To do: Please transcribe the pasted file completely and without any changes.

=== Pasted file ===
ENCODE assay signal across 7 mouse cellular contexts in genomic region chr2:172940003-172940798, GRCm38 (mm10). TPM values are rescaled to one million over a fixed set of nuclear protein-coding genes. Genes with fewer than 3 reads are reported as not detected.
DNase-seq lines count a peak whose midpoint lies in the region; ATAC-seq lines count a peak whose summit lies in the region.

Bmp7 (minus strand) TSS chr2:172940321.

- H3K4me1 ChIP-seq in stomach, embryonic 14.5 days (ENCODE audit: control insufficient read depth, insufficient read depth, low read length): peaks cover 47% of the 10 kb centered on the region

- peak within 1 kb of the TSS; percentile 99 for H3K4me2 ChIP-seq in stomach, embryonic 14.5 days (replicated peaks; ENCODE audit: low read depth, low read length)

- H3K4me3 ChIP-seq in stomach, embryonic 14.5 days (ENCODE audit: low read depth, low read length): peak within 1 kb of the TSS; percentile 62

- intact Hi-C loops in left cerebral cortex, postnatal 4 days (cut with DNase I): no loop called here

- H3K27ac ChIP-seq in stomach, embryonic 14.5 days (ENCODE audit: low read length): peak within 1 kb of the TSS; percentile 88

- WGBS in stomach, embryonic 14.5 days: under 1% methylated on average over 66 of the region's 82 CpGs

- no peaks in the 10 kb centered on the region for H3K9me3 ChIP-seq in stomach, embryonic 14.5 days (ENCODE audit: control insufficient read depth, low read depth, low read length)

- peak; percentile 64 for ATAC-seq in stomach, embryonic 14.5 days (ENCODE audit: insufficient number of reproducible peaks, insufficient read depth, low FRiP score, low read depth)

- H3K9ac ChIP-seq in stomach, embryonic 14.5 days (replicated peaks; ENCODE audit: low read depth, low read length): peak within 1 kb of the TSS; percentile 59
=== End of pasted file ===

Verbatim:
ENCODE assay signal across 7 mouse cellular contexts in genomic region chr2:172940003-172940798, GRCm38 (mm10). TPM values are rescaled to one million over a fixed set of nuclear protein-coding genes. Genes with fewer than 3 reads are reported as not detected.
DNase-seq lines count a peak whose midpoint lies in the region; ATAC-seq lines count a peak whose summit lies in the region.

Bmp7 (minus strand) TSS chr2:172940321.

- H3K4me1 ChIP-seq in stomach, embryonic 14.5 days (ENCODE audit: control insufficient read depth, insufficient read depth, low read length): peaks cover 47% of the 10 kb centered on the region

- peak within 1 kb of the TSS; percentile 99 for H3K4me2 ChIP-seq in stomach, embryonic 14.5 days (replicated peaks; ENCODE audit: low read depth, low read length)

- H3K4me3 ChIP-seq in stomach, embryonic 14.5 days (ENCODE audit: low read depth, low read length): peak within 1 kb of the TSS; percentile 62

- intact Hi-C loops in left cerebral cortex, postnatal 4 days (cut with DNase I): no loop called here

- H3K27ac ChIP-seq in stomach, embryonic 14.5 days (ENCODE audit: low read length): peak within 1 kb of the TSS; percentile 88

- WGBS in stomach, embryonic 14.5 days: under 1% methylated on average over 66 of the region's 82 CpGs

- no peaks in the 10 kb centered on the region for H3K9me3 ChIP-seq in stomach, embryonic 14.5 days (ENCODE audit: control insufficient read depth, low read depth, low read length)

- peak; percentile 64 for ATAC-seq in stomach, embryonic 14.5 days (ENCODE audit: insufficient number of reproducible peaks, insufficient read depth, low FRiP score, low read depth)

- H3K9ac ChIP-seq in stomach, embryonic 14.5 days (replicated peaks; ENCODE audit: low read depth, low read length): peak within 1 kb of the TSS; percentile 59